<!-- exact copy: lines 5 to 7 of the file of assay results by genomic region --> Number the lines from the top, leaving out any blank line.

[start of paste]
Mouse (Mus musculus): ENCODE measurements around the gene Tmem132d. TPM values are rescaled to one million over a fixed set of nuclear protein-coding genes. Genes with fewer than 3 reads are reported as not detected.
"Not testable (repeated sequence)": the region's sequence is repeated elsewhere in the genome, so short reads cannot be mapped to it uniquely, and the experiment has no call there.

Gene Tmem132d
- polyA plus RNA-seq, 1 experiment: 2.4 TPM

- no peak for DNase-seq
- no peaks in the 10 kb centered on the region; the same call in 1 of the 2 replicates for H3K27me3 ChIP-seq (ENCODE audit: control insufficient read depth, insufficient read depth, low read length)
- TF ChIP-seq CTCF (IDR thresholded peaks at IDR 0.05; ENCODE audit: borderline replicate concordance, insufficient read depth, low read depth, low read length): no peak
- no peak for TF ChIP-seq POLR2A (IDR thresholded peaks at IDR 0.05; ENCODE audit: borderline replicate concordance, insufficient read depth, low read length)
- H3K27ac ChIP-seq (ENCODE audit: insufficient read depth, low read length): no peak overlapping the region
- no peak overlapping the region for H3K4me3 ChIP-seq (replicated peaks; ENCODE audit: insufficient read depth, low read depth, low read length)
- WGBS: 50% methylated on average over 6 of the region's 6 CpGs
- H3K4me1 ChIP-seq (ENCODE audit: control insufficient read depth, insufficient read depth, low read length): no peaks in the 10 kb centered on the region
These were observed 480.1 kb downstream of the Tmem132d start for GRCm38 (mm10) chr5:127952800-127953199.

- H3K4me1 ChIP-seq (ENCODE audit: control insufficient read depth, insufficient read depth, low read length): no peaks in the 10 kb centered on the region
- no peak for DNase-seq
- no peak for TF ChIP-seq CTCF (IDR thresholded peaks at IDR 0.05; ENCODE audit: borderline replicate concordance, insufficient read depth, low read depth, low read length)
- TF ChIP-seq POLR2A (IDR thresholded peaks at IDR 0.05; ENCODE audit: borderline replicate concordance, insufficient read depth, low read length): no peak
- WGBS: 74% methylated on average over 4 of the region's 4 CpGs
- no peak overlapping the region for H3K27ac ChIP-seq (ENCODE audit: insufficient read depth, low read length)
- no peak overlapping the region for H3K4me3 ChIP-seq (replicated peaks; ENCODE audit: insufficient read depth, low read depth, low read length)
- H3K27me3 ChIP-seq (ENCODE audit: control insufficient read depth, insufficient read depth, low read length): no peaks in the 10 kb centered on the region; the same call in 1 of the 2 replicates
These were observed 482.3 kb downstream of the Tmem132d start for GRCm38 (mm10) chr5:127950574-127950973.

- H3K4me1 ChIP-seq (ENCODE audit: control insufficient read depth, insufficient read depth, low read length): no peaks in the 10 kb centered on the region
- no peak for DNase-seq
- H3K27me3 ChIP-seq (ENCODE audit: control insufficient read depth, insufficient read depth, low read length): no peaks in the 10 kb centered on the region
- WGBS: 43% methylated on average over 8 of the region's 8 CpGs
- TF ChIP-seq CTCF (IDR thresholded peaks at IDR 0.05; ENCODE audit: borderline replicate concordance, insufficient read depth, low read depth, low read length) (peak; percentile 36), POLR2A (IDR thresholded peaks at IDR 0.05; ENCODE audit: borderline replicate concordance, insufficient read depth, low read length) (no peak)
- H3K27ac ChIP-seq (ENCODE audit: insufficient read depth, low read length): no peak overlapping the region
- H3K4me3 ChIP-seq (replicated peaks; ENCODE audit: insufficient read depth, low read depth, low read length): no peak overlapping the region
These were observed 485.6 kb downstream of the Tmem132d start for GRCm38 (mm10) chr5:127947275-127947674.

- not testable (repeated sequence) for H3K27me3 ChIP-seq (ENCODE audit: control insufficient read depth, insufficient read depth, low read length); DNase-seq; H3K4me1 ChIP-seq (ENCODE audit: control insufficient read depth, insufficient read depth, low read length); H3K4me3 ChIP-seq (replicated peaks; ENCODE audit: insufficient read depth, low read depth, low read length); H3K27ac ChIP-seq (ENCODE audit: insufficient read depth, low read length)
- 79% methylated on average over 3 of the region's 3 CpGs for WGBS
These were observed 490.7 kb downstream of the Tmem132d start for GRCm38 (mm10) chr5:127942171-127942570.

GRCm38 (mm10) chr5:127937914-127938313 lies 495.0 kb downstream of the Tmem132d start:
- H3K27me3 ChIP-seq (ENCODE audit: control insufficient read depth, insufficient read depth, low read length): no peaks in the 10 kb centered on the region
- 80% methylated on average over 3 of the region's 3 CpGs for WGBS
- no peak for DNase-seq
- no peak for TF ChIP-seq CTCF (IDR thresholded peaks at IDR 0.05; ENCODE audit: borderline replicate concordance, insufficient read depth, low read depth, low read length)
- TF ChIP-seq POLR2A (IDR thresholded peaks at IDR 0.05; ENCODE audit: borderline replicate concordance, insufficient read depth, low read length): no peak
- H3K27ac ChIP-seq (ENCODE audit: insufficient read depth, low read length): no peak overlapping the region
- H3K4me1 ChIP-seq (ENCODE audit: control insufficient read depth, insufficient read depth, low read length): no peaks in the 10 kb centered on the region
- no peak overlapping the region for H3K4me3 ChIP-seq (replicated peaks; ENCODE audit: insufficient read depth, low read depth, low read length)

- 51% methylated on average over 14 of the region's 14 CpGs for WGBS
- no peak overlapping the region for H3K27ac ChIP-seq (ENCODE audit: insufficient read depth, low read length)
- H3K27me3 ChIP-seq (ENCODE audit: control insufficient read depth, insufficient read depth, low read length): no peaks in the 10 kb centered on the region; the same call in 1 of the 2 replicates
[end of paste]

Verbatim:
- no peak for DNase-seq
- no peaks in the 10 kb centered on the region; the same call in 1 of the 2 replicates for H3K27me3 ChIP-seq (ENCODE audit: control insufficient read depth, insufficient read depth, low read length)
- TF ChIP-seq CTCF (IDR thresholded peaks at IDR 0.05; ENCODE audit: borderline replicate concordance, insufficient read depth, low read depth, low read length): no peak